Clark County COVID-19 activity rates, hospitalizations continue to climb steadily

Clark County’s reported COVID-19 activity rate increased this week as disease activity reached levels not seen since mid-February.

The COVID-19 activity rate, which measures new cases per 100,000 residents over seven days, rose from 149.6 last week to 165.7 on Thursday, according to Clark County Public Health data.

New hospitalizations this week fell from 6.6 to 7.4 per 100,000 population over seven days, according to Public Health.

As of Tuesday, 97.6% of Clark County hospital beds and 98% of intensive care beds were occupied. Hospitals reported that 51 beds – representing 9.5% of hospital beds and 11.8% of intensive care beds – were occupied by people with or suspected of having COVID-19.

Six new deaths from COVID-19 have been reported this week. The deaths include two men in their 60s, three men in their 60s and a woman aged 80 or older.

The new deaths bring the total number of people who have died of COVID-19 in Clark County to 807. Deaths are added to the county total usually 10 to 12 days after they occur.

Public health reported 1,100 new cases this week, including 856 confirmed by molecular testing, up from 76,737 so far, and 244 using antigen testing, up from 15,483. The actual number of new cases is likely more high due to unreported home testing, according to Clark County public health officials.

If you test positive for COVID-19 with a home test, you can call the state’s COVID-19 hotline at 1-800-525-0127 to report your positive result.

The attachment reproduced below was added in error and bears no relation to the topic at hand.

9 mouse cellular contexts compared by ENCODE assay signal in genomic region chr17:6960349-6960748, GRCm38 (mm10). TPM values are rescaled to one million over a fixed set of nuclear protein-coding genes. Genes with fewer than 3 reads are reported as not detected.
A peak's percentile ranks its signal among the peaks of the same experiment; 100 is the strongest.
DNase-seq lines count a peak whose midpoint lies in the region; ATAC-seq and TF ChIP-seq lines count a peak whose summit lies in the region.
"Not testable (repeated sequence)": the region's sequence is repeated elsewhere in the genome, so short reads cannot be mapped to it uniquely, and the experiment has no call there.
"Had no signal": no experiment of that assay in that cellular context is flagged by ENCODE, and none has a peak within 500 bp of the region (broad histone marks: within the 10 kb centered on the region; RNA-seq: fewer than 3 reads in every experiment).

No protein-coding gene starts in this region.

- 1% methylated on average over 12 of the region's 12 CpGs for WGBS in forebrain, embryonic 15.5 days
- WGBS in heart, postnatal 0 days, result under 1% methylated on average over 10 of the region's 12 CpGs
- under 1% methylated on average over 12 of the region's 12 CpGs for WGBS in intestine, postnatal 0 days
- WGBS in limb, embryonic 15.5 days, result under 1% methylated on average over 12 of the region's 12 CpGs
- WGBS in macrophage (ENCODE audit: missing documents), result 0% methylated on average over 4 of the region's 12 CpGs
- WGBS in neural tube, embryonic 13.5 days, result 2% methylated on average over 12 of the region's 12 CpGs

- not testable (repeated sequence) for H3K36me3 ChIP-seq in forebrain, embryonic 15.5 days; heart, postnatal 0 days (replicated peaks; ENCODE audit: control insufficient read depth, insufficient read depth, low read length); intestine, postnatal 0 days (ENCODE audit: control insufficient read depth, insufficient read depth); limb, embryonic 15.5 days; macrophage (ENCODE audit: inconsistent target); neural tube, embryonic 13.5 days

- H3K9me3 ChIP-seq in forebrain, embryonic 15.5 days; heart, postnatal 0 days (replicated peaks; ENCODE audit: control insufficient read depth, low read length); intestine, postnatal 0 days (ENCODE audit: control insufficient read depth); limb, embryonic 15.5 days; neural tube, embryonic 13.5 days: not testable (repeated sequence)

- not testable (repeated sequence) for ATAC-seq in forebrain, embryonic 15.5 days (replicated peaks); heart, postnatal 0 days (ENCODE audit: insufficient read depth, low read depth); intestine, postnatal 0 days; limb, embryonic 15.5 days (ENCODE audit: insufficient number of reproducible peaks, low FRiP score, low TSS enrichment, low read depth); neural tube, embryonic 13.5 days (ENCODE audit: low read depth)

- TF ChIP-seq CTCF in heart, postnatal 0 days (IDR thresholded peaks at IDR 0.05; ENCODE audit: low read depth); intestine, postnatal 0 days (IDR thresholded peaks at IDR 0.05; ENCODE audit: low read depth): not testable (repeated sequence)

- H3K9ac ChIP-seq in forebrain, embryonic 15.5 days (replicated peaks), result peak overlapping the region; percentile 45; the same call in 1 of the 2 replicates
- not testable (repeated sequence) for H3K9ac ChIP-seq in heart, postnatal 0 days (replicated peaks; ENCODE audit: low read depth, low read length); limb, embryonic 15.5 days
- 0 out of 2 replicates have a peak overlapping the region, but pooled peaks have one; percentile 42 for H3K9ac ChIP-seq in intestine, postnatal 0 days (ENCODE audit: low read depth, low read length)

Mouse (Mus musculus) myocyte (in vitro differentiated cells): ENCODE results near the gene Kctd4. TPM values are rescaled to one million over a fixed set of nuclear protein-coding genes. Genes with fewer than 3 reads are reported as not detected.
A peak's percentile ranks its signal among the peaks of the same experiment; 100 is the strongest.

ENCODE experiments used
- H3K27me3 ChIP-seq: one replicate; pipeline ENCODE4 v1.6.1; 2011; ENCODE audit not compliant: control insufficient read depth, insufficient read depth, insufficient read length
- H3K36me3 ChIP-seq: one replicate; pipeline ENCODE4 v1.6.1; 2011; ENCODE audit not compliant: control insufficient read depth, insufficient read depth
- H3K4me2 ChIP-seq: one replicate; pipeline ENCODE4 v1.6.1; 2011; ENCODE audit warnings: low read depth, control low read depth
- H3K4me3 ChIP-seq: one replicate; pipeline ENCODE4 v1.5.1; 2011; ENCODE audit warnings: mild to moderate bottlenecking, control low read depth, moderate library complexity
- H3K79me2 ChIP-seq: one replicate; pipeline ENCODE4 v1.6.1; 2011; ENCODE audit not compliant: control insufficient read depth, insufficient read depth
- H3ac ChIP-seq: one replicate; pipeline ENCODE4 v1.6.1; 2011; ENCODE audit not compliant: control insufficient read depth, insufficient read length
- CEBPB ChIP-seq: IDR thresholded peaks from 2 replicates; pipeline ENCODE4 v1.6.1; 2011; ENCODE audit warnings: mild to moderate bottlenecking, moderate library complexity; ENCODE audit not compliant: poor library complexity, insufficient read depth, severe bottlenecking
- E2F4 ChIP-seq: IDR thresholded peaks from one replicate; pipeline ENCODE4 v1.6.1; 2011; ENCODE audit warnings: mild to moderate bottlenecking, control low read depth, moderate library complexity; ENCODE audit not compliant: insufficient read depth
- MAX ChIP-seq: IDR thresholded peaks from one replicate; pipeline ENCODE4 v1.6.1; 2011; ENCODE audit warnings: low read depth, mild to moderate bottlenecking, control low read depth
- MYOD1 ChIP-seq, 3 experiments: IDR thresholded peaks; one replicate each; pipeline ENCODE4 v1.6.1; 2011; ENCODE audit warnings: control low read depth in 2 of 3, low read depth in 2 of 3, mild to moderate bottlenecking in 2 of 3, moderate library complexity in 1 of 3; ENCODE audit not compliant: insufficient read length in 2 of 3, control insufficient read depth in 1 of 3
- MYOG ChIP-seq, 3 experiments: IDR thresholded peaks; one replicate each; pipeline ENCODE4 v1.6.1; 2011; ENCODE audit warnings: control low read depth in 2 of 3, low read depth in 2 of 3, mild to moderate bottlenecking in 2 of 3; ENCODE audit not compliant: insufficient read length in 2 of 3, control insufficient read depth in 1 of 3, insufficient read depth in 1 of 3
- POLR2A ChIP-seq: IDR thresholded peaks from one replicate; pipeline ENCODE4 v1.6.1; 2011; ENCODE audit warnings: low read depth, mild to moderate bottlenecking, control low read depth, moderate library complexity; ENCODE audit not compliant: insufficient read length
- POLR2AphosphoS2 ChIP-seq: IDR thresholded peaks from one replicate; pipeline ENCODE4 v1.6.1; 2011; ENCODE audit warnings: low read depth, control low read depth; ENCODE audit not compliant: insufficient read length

According to the Centers for Disease Control and Prevention’s Community Levels — a data tool that determines a county’s level of COVID-19 risk based on its current number of cases, hospitalizations and overall hospital occupancy — Clark County remains low risk with every county in Washington except King, Snohomish, and Jefferson, which are medium risk, and Clallam, which is high risk, making it the first county in Washington to achieve high-risk status since March.

Recommendations for residents of low-risk counties include staying up to date with COVID-19 vaccines and getting tested if you have symptoms. Masks are not required in low-risk counties, although masks and social distancing are still recommended for those at high risk for severe illness. In addition, people exposed to COVID-19 or showing symptoms should always follow quarantine guidelines.

If the disease activity rate and hospitalizations continue to rise, Clark County will soon become medium risk. Masks are still not mandatory in medium-risk counties. However, masks are recommended in all indoor public places in high-risk counties.

The Washington State Department of Health reported that as of May 9, 65.9% of Clark County residents age 5 or older were fully vaccinated against COVID-19.